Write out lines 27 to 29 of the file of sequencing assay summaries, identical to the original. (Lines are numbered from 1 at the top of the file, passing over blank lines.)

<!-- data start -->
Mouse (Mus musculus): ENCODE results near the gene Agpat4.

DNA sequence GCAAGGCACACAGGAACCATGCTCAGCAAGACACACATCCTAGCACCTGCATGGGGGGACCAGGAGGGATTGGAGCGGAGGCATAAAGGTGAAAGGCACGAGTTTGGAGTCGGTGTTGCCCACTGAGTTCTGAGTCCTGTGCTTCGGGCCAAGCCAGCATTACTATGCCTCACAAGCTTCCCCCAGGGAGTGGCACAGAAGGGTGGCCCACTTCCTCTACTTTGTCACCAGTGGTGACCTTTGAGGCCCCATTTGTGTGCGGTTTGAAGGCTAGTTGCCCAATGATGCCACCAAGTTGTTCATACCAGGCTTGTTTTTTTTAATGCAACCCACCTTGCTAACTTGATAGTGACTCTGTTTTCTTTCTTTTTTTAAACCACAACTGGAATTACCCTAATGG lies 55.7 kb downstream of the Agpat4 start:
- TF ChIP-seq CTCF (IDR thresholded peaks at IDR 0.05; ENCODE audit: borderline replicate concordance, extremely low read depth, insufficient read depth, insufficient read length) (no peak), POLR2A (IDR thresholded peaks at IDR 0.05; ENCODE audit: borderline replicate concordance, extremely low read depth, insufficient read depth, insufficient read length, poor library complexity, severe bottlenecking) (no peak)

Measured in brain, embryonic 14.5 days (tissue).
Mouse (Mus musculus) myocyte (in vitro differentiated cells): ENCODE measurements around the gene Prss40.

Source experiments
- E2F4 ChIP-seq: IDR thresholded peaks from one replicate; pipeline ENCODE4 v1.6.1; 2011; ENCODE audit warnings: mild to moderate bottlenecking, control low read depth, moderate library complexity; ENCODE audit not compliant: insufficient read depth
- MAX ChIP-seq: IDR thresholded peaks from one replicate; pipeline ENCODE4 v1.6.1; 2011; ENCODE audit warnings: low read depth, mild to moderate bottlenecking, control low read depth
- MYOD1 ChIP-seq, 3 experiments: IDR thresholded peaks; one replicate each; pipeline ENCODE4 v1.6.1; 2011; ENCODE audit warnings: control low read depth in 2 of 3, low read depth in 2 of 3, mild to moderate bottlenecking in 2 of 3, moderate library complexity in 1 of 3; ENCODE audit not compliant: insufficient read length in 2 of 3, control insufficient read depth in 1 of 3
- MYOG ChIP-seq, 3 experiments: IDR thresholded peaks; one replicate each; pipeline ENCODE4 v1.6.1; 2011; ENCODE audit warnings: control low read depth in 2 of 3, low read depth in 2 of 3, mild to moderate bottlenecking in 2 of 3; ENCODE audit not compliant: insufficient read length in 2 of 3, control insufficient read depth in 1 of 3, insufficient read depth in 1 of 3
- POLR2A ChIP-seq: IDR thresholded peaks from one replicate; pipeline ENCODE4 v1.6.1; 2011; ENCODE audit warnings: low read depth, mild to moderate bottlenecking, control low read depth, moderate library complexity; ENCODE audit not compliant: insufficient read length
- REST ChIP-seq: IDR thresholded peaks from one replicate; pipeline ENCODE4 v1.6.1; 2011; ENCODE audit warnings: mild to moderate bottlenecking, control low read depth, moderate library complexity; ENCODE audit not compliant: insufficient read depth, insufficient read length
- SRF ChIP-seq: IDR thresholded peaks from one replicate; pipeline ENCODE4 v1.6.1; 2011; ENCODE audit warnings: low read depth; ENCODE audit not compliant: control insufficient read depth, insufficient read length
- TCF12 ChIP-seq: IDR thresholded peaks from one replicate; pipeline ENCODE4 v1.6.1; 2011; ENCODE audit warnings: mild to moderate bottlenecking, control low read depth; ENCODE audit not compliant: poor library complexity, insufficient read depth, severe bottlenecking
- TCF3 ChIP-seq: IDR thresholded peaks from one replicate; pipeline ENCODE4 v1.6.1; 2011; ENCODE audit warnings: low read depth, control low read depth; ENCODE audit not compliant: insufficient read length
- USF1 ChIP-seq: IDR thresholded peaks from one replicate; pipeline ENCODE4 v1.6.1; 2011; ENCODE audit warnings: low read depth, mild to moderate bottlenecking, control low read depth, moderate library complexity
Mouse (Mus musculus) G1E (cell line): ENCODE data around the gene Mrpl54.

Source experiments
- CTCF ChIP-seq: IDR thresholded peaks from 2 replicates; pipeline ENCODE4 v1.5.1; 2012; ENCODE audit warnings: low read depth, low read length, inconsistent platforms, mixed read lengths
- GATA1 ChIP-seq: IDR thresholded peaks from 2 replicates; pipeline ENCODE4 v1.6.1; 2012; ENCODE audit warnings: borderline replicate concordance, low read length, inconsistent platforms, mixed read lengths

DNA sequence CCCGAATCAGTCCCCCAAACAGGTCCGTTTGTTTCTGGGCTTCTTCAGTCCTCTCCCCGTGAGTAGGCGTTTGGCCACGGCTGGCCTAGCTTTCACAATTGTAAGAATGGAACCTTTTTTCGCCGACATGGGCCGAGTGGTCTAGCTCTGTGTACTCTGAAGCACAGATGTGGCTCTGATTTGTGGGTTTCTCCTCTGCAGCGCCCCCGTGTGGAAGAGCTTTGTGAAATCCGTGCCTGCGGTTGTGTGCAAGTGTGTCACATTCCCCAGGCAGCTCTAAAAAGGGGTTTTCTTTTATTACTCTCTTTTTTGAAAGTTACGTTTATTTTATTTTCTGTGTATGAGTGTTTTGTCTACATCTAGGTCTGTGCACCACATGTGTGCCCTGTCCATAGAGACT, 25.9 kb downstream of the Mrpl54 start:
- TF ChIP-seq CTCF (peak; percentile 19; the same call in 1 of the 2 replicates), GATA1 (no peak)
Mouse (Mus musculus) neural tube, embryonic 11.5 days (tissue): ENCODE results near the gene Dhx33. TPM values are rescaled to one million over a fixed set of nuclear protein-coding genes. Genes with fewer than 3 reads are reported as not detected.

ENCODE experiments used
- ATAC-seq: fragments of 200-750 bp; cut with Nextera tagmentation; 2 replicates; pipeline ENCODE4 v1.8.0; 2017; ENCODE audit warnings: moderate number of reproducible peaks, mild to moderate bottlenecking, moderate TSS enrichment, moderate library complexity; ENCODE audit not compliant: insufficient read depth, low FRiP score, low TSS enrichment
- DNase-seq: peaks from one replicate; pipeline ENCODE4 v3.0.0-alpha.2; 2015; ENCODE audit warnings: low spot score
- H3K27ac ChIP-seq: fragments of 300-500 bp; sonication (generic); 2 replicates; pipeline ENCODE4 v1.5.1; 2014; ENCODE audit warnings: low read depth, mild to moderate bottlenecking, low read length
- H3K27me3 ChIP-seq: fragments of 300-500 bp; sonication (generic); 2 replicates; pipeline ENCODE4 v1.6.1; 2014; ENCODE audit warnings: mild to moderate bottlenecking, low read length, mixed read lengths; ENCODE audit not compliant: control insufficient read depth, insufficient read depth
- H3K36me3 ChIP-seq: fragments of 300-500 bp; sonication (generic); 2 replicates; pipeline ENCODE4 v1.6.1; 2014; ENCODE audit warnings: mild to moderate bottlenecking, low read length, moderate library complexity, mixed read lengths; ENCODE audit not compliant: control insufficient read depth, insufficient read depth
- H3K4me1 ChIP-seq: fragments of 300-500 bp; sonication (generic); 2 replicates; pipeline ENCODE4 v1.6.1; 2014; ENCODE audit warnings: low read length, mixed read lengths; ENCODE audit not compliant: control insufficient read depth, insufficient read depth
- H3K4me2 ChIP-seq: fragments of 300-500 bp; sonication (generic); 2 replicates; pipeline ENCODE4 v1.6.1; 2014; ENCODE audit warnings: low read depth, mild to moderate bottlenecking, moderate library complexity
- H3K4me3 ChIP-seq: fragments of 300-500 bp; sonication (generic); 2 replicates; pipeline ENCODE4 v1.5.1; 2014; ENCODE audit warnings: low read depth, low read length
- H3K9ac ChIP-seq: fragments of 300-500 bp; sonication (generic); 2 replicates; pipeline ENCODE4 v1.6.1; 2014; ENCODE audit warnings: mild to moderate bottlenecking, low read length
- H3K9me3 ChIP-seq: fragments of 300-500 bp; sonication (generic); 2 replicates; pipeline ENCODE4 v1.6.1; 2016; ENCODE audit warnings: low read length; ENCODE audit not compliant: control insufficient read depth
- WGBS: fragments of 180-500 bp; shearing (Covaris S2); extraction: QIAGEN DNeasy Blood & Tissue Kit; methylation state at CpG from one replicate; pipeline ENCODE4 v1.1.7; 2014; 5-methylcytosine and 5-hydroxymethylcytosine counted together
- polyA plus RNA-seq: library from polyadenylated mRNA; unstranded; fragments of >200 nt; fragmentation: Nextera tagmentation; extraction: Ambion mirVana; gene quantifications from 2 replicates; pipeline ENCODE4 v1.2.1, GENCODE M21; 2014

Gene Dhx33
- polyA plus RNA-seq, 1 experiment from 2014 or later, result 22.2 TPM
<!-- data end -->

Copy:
- H3K27ac ChIP-seq: fragments of 300-500 bp; sonication (generic); 2 replicates; pipeline ENCODE4 v1.5.1; 2014; ENCODE audit warnings: low read depth, mild to moderate bottlenecking, low read length
- H3K27me3 ChIP-seq: fragments of 300-500 bp; sonication (generic); 2 replicates; pipeline ENCODE4 v1.6.1; 2014; ENCODE audit warnings: mild to moderate bottlenecking, low read length, mixed read lengths; ENCODE audit not compliant: control insufficient read depth, insufficient read depth
- H3K36me3 ChIP-seq: fragments of 300-500 bp; sonication (generic); 2 replicates; pipeline ENCODE4 v1.6.1; 2014; ENCODE audit warnings: mild to moderate bottlenecking, low read length, moderate library complexity, mixed read lengths; ENCODE audit not compliant: control insufficient read depth, insufficient read depth